Spotlight on: Figs (تين, tīn)

One of the most important fruits in the eastern Mediterranean, the fig (Ficus carica) originally hailed from Western Asia but very early on travelled westwards. The fruit was already collected by humans by about 8000 BCE across a vast area, from southern France to Iran. It was a staple in the Ancient Mesopotamian diet, both dried and fresh. Dried figs (together with dates and raisins) were used in the making of a kind of wine, as well as in a fruity bread.

Figs were very popular in Ancient Egypt, too, where cultivation probably started in the fourth millennium BCE. Ancient Egyptians used it especially in breads and cakes, some of which were made entirely out of the fruit, as evidenced by the bread preserved at the Museum of Fine Arts in Boston. It may well be the most represented fruit in tomb reliefs and paintings, some of which show monkeys picking the fruits. Interestingly enough, this practice must have been known across a wide area as shown in the famous story about the monkey and the tortoise in the Persian collection of parables entitled Kalila wa Dimna, where the two protagonists meet when the monkey throws figs at the tortoise who greedily eats them. The practice may well go back to India, which also happens to be the birthplace of the parables, which were first written in Sanskrit before being translated into Persian and then into Arabic.

The ancient Greeks grealy enjoyed eating figs, too, and also used the tree sap as rennet in cheese making. The Romans, so Apicius informs us, made fig wine, and also preserved them in honey, alongside other fruit such as apples, plums, pears, and cherries. He further mentions fig-braised ham as well as a more gruesome fig-fed pork liver dish which used the liver of pigs force-fed with figs which was then cooked in a wine sauce and spices.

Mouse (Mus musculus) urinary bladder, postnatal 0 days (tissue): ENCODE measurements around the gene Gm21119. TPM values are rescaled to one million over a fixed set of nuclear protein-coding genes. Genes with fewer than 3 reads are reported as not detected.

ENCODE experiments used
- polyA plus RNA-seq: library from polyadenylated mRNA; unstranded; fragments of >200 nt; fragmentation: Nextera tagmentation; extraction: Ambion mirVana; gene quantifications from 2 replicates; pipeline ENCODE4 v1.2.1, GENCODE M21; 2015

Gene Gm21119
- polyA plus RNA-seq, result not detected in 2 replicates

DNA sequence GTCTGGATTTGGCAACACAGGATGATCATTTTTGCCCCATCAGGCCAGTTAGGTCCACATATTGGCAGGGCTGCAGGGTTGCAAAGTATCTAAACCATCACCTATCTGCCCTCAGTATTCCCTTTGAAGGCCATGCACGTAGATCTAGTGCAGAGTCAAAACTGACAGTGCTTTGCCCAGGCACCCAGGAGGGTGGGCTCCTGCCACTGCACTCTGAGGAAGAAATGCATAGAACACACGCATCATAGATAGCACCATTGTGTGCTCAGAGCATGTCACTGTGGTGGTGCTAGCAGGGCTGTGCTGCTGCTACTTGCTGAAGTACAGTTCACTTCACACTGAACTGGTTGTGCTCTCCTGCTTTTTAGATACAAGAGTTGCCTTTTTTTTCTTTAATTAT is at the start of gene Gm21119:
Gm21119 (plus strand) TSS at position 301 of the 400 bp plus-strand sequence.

In Muslim culture, figs were considered the most nutritious of all fruit. They came in many varieties, but the fresh, peeled white (or yellow) type was thought to be the best. Both the fruit and the leaves were used in medicine, and Muslim physicians recommended figs as a diuretic, appetizer, laxative, antidote for poisons, and aphrodisiac (especially fresh ones). The fruit appears in the title of a chapter (sura) in the Qur’an, as well as in a large number of hadiths (sayings of the Prophet Muhammad), the most famous of which states that the Prophet considered it descended from paradise.

Surprisingly, in spite of this high praise figs appear extremely rarely in the cookery books, and there are several that do not mention figs at all. In the earliest cookery book (10th c.), (dried) figs are called for in a vinegar stew, while a later (13thc.) Egyptian manual adds a fenugreek halva that requires it. Another one (14thc.) — also from Egypt — contains a few recipes for preserving figs, one of which involves submerging them in a liquid made with chard and fig juice. Fig leaves were also used in the making of murrī (a condiment), whereas an Andalusian cookbook contains a recipe for a fig vinegar.

Fig trees in a 13th-century manuscript of the famous collection of fables, called Kalila wa Dimna (BNF, mss arabe 3467)
Monkeys harvesting figs in Ancient Egypt

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